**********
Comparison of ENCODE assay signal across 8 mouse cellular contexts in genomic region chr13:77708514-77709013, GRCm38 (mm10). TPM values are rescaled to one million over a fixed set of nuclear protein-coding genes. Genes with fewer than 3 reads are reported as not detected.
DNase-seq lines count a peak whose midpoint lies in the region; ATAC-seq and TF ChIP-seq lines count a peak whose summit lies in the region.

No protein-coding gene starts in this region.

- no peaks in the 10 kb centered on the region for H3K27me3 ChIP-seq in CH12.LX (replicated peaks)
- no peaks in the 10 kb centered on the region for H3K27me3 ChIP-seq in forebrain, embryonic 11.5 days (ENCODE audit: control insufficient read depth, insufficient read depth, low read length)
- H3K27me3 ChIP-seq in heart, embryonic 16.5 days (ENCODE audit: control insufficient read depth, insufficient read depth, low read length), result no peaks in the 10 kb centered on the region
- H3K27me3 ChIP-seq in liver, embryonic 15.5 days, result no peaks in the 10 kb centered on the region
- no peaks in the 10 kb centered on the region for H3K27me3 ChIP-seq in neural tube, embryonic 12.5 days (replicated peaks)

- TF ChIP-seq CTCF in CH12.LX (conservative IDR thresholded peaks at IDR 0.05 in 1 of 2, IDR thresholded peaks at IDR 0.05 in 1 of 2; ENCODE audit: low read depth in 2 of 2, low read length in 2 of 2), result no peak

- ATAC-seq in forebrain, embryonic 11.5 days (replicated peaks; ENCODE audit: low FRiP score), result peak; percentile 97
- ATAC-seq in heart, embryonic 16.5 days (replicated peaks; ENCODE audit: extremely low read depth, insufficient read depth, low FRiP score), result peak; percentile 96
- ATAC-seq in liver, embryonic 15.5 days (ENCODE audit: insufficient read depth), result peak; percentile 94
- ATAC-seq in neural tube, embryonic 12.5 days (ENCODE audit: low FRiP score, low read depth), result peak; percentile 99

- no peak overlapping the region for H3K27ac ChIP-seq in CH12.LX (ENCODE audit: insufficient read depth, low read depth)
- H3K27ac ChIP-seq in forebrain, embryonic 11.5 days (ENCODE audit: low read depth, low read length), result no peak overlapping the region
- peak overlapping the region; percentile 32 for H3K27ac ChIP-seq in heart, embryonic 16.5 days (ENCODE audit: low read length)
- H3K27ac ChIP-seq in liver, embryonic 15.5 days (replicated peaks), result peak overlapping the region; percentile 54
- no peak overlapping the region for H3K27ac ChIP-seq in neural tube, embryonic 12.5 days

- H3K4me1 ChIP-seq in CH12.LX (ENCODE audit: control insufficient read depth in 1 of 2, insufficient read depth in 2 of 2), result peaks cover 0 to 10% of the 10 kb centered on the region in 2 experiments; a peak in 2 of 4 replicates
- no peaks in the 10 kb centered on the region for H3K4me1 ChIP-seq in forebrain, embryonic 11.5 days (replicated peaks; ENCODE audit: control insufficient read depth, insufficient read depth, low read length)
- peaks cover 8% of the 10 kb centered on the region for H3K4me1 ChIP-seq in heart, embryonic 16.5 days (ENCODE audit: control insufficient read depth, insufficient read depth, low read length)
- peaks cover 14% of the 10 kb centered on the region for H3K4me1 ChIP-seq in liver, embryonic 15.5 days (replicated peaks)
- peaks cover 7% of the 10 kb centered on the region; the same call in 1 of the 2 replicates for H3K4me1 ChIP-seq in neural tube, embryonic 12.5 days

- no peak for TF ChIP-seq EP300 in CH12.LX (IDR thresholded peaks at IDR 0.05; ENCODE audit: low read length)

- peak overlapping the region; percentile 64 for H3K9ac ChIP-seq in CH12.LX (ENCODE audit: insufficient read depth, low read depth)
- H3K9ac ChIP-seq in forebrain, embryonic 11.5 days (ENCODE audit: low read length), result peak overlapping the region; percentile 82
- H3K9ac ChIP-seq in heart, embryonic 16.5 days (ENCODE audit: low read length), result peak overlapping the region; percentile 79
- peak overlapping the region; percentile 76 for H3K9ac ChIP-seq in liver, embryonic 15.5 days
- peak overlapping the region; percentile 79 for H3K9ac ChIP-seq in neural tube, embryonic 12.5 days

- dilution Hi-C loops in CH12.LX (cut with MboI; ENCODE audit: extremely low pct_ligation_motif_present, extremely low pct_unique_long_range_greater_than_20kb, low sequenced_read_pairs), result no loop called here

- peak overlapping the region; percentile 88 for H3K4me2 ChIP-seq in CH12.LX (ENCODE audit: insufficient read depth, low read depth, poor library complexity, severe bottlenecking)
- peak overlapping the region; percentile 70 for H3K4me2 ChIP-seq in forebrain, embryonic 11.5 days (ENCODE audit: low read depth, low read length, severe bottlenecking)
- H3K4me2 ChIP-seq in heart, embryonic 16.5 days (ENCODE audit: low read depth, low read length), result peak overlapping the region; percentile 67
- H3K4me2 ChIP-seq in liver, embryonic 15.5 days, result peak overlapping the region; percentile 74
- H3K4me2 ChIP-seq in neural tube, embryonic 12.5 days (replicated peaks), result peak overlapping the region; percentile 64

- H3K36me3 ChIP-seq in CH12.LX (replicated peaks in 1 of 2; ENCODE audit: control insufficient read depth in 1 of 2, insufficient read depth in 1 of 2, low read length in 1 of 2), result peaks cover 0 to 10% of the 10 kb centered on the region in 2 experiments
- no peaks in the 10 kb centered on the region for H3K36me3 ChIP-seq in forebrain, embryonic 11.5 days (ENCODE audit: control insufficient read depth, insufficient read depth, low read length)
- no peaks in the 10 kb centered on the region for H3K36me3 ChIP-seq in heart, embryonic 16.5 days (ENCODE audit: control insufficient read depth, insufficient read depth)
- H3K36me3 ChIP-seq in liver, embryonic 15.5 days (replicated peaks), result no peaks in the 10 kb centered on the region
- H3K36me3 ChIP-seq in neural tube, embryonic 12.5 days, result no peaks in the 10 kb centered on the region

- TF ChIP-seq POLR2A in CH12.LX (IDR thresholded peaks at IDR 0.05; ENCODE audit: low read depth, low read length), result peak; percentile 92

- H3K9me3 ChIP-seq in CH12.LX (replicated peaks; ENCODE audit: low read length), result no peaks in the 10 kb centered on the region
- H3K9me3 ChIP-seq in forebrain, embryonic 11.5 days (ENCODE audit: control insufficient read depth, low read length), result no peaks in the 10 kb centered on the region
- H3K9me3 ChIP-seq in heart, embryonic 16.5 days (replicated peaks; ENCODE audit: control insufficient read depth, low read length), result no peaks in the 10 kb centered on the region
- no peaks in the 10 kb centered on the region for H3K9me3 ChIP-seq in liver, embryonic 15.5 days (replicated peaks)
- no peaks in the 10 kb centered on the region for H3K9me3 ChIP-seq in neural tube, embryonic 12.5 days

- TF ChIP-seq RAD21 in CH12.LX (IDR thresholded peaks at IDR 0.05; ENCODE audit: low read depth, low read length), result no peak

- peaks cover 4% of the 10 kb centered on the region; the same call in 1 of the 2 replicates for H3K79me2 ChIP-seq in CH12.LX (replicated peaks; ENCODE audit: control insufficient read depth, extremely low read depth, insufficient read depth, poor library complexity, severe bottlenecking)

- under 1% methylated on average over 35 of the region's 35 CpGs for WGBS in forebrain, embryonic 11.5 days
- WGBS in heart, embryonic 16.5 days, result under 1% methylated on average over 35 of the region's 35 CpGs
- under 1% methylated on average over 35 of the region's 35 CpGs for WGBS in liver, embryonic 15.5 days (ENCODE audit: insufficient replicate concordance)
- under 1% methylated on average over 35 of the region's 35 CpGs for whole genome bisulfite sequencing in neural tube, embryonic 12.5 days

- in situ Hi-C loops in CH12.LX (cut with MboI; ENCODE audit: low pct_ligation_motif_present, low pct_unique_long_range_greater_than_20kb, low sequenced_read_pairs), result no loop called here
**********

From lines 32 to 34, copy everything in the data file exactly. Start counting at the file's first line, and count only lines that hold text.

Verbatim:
- peak overlapping the region; percentile 70 for H3K4me2 ChIP-seq in forebrain, embryonic 11.5 days (ENCODE audit: low read depth, low read length, severe bottlenecking)
- H3K4me2 ChIP-seq in heart, embryonic 16.5 days (ENCODE audit: low read depth, low read length), result peak overlapping the region; percentile 67
- H3K4me2 ChIP-seq in liver, embryonic 15.5 days, result peak overlapping the region; percentile 74